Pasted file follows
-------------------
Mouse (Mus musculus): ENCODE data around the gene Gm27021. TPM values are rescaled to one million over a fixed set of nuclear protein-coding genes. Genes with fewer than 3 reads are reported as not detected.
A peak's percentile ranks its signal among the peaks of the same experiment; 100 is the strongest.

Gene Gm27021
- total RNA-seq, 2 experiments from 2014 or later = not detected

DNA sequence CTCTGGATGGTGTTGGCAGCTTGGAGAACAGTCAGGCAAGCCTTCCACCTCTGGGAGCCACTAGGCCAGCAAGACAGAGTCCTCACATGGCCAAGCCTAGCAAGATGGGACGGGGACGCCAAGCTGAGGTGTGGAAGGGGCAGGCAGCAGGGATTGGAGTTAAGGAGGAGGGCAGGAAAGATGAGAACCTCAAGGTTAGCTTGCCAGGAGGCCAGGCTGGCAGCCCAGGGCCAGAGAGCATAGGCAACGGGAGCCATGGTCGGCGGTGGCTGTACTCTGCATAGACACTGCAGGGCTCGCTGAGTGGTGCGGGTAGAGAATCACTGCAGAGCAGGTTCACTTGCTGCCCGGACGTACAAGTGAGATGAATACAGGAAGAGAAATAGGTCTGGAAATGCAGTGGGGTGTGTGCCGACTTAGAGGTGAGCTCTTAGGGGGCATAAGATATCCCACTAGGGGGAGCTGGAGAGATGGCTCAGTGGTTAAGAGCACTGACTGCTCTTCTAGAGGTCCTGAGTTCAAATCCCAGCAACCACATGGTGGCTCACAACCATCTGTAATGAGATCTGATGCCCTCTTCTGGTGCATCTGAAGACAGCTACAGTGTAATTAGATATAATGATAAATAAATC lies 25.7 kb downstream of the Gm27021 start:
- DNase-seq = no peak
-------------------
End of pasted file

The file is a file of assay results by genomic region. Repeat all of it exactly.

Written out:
Mouse (Mus musculus): ENCODE data around the gene Gm27021. TPM values are rescaled to one million over a fixed set of nuclear protein-coding genes. Genes with fewer than 3 reads are reported as not detected.
A peak's percentile ranks its signal among the peaks of the same experiment; 100 is the strongest.

Gene Gm27021
- total RNA-seq, 2 experiments from 2014 or later = not detected

DNA sequence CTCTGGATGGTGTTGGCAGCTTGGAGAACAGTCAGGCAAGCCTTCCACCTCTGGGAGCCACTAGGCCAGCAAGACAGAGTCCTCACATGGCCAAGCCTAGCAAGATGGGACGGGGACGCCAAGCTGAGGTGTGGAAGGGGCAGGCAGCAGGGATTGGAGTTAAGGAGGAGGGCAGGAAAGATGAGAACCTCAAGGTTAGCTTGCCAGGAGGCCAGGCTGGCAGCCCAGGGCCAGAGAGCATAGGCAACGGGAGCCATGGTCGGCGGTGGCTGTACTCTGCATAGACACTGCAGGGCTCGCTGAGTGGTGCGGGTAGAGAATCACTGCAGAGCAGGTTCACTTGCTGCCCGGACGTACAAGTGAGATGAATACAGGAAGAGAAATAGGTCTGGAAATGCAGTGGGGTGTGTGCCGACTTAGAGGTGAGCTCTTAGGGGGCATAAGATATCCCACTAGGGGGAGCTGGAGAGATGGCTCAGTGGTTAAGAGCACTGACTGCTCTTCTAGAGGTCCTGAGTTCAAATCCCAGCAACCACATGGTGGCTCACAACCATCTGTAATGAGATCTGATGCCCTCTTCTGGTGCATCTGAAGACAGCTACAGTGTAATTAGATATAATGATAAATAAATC lies 25.7 kb downstream of the Gm27021 start:
- DNase-seq = no peak